Five Christmas Gifts for Talent Management

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The festive season is upon us, and the first semester of this blog is drawing to an end.Quite a journey if you ask me!As Christmas draws near, I thought we would finish off the year with a little wish list for talent management, based on research and companies’ realities. See it as five really nice gifts to put under the tree for your organization’s talent management.

  1. A well-reasoned definition of talent. Very often, ”talent” and ”talents” become terms that are just thrown around without much consideration. When you say that your organization needs talent, what exactly are you referring to? A clear common theme for organizations with a mature and successful talent management is that they have spent considerable time answering this question. This is especially important considering that ”talent” is such an enigmatic term. Does talent primarily imply innate abilities, or a certain mindset and attitude? Is ”talent” always versatile, or can you be a talent in just one specific function or role? Are everyone talents, or should the term apply to a small organizational elite? Research can only get you so far in answering these questions – to some extent, it always comes down to the organization’s values, culture, and strategy.
  2. An honest consideration of whether and why you need a talent program. It is safe to say that the trend of talent programs has become somewhat of a bandwagon in the last five-or-so years. And for some companies, they certainly fulfill important purposes, such as increasing attraction of candidates and speeding up employees’ development. However, there are indications from research that talent programs may also have adverse consequences if not thought through beforehand. Not least, questions and frustration may arise when it is not clear to other employees why some have been selected for this precious initiative. In other words; talent programs need to be handled with care. HR teams and management teams should ask themselves prudently: Do we really need this program? For what exact purposes? How do we avoid negative reactions? If these questions cannot be answered properly, it is usually better to put the idea on hold.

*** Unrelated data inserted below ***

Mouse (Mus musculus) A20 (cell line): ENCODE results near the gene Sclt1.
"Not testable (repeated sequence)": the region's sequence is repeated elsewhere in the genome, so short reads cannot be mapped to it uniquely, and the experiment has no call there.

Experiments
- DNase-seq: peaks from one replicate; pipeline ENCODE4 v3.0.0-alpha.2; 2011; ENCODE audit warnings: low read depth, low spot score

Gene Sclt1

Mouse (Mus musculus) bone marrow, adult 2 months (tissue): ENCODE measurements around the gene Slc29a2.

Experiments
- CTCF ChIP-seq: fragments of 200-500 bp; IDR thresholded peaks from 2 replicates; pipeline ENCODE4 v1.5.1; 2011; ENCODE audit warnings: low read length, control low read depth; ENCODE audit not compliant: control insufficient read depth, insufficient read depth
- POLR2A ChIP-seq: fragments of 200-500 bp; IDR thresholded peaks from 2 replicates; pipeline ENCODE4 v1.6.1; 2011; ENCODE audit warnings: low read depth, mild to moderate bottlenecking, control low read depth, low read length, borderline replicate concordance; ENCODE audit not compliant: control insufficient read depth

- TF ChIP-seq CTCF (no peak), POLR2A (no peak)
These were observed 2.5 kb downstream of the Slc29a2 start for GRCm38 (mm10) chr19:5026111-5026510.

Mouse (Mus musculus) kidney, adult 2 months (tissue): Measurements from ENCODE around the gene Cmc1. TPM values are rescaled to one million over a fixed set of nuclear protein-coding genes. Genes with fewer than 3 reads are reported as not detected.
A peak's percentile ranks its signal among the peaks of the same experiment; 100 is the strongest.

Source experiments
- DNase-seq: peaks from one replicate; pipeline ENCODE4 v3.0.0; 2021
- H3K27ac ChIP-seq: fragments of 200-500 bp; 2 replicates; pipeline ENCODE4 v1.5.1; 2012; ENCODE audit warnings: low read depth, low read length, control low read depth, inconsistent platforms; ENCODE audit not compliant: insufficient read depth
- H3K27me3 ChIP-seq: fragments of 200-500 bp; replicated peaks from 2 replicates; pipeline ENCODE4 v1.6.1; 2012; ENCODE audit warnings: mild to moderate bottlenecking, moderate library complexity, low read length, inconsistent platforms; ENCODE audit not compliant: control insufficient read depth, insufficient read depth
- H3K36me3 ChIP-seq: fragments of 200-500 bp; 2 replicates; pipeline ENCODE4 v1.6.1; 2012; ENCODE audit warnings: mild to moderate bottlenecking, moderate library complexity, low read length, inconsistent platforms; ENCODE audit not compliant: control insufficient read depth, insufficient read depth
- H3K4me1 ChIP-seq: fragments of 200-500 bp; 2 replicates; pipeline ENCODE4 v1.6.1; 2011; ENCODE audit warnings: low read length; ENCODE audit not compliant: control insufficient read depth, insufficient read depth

3. More focus on how talent decisions are communicated. There are few hard truths within research on HRM and Organizational Behavior, but one of them could be summed up as follows: It is not the thing in itself, it is how that thing is communicated. We know this from literature on performance ratings, developmental talks, promotion decisions, and more. How managers and HR professionals formulate these things has an enormous impact on how employees react, and what the longer-term effects are. Talent decisions are no exception in this regard. Be sure to spend enough time discussing how managers should notify selected talents of their appointment, and how these decisions should be communicated to other employees. Consider, for instance, the difference between describing the program as a reward for being outstanding, versus a forward-looking encouragement to keep on challenging yourself.
  4. A switch from identifying to developing. It is clear that many organizations today have very elaborate processes for identifying talents: Calibrations, assessment centers, rating matrices, etc. Quite often, however, you end up with a very well-founded talent pool – but fewer ideas on how to develop them. Opportunities for vertical promotions are often scarce, and formal trainings are expensive. Still, development must be seen as a real core process of talent management – otherwise, what is the point of identifying them? One avenue is to start looking at the possibilities for horizontal movements, e.g. rotations. Most importantly, however, is usually to ramp up on on-the-job training.
  5. A clear management of expectations. If it is one side effect of talent management that must be attended to, it is the raised expectations of those appointed as talents. Tell someone ”we consider you one of our talents” – and that second, you have re-negotiated the psychological contract with that employee. He or she will start expecting more development and career opportunities, and often within a rather limited time. If nothing then happens, chances are you will lose this person instead. Managing expectations from day one is thus key. Some organizations address this by working intensely with gap analysis: Clearly identifying and communicating where the talent’s development areas lie, and what will need to happen before the person can take the next step.

There we are – five nice Christmas gifts for basically all organizations’ talent management. With this list, I would like to wish you all a very Merry Christmas and a Happy New Year! I am very much looking forward to seeing you again in 2017, continuing our journey into the fascinating landscape of the psychology of work.

 

Photo: https://www.flickr.com/photos/mbtrama/

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